Ancient Monuments

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Gesyns: moated site 600m south east of Elms Farm

A Scheduled Monument in Ashley, Cambridgeshire

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Latitude: 52.2234 / 52°13'24"N

Longitude: 0.4963 / 0°29'46"E

OS Eastings: 570604.332239

OS Northings: 261287.490493

OS Grid: TL706612

Mapcode National: GBR PCL.D9V

Mapcode Global: VHJGR.KC7X

Entry Name: Gesyns: moated site 600m south east of Elms Farm

Scheduled Date: 13 October 1980

Last Amended: 12 March 1998

Source: Historic England

Source ID: 1017885

English Heritage Legacy ID: 29710

County: Cambridgeshire

Civil Parish: Ashley

Traditional County: Cambridgeshire

Lieutenancy Area (Ceremonial County): Cambridgeshire

Church of England Parish: Ashley St Mary

Church of England Diocese: Ely


The monument includes the medieval moated site known as Gesyns, situated in
woodland some 600m south east of Elms Farm.

The island is roughly kidney shaped in plan, measuring about 70m long by 50m
wide. No features can be traced on the island other than a slight linear
depression running east to west across the interior, which was probably
intended to separate former buildings from an area of garden or herbary. The
eastern end of this depression corresponds with traces of a causeway across
the moat. This is thought to be the original entrance way, that to the south
east being a modern construction.

The moat itself is substantial, measuring some 16m wide and up to 3m deep.
Only the straight, northern arm is damp and it is thought that the moat was
never intended to retain water. A low bank 1.3m high and varying between 2m
and 6m in width follows the outer edge of the moat on all sides except the
north. To the east the bank dips, again at a point level with the causeway.

The moated site takes its name from the de Guisnes family who held the manor
of Ashley between 1166 and 1303. By 1338 the manor was held by the Knights
Hospitallers under Roger de Dalton, a formar Templar. However, in 1356 a Roger
de Guisnes witnessed a local land grant, implying that the de Guisnes family
was still active in the area at this time.

A second moated site known as Sylhall is situated about 500m to the south west
of Gesyns. No physical or documentary evidence can be traced to suggest a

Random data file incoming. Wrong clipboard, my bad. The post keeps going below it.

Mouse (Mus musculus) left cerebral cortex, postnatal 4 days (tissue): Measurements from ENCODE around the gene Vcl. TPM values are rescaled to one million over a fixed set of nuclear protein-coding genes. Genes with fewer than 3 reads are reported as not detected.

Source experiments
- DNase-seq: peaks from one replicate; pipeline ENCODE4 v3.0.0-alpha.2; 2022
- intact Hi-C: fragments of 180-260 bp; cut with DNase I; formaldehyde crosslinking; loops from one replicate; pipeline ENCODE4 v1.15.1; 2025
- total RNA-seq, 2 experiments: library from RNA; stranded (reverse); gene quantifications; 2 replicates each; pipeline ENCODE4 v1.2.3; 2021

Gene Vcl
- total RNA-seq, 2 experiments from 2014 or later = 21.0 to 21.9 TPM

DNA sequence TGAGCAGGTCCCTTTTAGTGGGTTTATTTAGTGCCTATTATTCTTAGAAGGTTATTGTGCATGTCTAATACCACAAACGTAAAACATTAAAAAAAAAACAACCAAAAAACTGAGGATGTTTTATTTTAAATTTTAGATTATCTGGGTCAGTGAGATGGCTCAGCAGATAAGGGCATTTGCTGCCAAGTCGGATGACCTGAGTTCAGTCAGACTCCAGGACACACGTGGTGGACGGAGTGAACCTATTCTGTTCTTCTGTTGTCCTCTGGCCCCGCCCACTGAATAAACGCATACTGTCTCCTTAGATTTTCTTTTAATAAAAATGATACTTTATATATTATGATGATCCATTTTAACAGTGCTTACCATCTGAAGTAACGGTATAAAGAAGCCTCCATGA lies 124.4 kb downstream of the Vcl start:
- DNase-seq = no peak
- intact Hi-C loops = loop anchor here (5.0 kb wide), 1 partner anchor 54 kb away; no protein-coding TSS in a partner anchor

connection between the two sites, which were formerly in separate parishes and
apparently attached to different manors. The moated site in Sylhall Plantation
is the subject of a separate scheduling.

The site of the monument is shown on the attached map extract.

Source: Historic England

Reasons for Scheduling

Around 6,000 moated sites are known in England. They consist of wide ditches,
often or seasonally water-filled, partly or completely enclosing one or more
islands of dry ground on which stood domestic or religious buildings. In some
cases the islands were used for horticulture. The majority of moated sites
served as prestigious aristocratic and seigneurial residences with the
provision of a moat intended as a status symbol rather than a practical
military defence. The peak period during which moated sites were built was
between about 1250 and 1350 and by far the greatest concentration lies in
central and eastern parts of England. However, moated sites were built
throughout the medieval period, are widely scattered throughout England and
exhibit a high level of diversity in their forms and sizes. They form a
significant class of medieval monument and are important for the understanding
of the distribution of wealth and status in the countryside. Many examples
provide conditions favourable to the survival of organic remains.

Gesyns is a well preserved and largely undisturbed moated site of unusual
form. The simple layout implies that it was constructed for a specific
function. The exceptionally substantial ditch with its outer bank may
indicate that the site originated early in the post-Conquest period. At this
time there was a need both for defence and for strong visual statements of the
intended permanence of the new Norman regime. Gesyns would seem to fulfill
both requirements, particularly when considered with a second, similar site
500m to the south west.

The island will retain archaeological deposits relating to the dating, period
of occupation and use of the site, such as building remains, yard surfaces,
refuse pits and wells. The moat will contain environmental evidence to
illustrate the nature of the landscape in which the monument was set.

Source: Historic England


Books and journals
Fischer, S R, The Ashley Manuscripts, (1986)
Philips, C W, The Victoria History of the County of Cambridgeshire, (1948), 261

Source: Historic England

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